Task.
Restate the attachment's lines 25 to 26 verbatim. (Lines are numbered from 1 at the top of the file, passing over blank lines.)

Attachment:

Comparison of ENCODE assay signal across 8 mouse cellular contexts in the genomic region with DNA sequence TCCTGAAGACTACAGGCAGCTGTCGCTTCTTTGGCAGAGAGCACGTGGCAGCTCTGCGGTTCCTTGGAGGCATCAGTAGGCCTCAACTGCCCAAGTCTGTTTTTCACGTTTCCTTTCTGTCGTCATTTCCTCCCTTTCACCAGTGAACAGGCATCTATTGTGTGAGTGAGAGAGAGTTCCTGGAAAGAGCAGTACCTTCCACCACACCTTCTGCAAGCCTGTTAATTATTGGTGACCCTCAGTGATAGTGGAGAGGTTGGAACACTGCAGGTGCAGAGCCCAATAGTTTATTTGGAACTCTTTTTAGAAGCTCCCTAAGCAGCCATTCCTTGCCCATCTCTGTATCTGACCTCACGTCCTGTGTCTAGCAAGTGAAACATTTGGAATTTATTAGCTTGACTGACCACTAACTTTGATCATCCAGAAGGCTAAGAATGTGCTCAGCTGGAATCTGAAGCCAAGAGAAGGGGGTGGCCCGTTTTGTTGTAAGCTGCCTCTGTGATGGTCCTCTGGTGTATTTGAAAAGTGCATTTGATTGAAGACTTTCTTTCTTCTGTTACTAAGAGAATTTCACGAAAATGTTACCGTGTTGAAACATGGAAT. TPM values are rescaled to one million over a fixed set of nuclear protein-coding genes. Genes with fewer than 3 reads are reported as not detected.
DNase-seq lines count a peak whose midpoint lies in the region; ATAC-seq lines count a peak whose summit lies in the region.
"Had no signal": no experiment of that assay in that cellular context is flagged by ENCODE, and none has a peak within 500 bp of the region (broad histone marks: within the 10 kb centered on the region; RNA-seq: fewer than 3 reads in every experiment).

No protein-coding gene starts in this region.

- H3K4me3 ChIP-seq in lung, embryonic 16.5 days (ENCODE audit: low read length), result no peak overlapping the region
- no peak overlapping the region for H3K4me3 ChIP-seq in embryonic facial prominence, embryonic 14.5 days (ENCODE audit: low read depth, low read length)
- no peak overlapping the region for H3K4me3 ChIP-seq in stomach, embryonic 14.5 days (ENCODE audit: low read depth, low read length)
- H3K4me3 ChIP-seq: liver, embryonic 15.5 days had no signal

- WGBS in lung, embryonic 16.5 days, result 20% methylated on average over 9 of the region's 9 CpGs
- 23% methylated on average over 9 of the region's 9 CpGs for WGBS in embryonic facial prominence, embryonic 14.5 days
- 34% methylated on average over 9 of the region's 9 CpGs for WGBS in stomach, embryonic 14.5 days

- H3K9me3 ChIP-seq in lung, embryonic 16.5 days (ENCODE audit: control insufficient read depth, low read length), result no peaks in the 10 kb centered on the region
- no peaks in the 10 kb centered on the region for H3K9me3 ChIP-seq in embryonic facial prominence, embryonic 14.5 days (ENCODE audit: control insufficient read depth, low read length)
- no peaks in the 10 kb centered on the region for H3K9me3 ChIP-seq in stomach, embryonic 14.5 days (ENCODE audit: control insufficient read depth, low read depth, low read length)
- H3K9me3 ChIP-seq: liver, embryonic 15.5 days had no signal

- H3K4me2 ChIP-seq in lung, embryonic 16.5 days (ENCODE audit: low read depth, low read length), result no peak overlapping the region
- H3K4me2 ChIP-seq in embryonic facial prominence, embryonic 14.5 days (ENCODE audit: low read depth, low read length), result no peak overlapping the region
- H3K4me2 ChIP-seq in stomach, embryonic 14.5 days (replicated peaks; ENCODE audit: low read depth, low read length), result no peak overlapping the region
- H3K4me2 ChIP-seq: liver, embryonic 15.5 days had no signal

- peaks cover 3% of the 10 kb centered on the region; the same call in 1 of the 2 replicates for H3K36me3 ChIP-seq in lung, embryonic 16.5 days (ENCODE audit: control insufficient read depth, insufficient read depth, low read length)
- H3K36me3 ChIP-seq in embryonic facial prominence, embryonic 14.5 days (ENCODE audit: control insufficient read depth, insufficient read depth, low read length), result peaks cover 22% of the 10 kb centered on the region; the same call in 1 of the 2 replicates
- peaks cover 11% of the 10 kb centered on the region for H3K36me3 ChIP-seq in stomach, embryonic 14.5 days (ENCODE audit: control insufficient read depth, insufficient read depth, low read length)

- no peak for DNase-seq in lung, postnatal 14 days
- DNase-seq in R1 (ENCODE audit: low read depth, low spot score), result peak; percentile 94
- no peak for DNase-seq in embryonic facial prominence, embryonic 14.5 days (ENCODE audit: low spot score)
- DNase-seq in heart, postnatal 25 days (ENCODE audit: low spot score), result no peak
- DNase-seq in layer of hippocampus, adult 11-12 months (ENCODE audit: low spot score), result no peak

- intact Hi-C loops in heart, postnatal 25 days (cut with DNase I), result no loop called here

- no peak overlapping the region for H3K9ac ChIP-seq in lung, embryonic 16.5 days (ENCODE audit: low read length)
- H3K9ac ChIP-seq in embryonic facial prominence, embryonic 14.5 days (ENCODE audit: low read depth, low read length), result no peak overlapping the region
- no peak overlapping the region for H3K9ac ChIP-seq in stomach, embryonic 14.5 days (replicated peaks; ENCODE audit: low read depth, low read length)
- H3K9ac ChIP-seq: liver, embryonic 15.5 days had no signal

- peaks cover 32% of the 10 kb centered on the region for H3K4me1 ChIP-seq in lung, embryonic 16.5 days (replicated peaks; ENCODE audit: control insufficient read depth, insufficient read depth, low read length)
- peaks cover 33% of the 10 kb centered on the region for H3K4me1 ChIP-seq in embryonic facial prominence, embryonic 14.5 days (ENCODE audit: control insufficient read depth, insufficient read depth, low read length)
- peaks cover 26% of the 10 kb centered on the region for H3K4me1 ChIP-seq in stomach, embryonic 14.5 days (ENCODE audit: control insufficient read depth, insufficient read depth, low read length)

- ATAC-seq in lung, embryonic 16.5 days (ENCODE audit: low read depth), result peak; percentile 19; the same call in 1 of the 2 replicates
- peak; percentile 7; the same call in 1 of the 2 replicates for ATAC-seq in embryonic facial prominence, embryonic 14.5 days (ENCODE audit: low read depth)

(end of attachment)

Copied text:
- no peak for DNase-seq in embryonic facial prominence, embryonic 14.5 days (ENCODE audit: low spot score)
- DNase-seq in heart, postnatal 25 days (ENCODE audit: low spot score), result no peak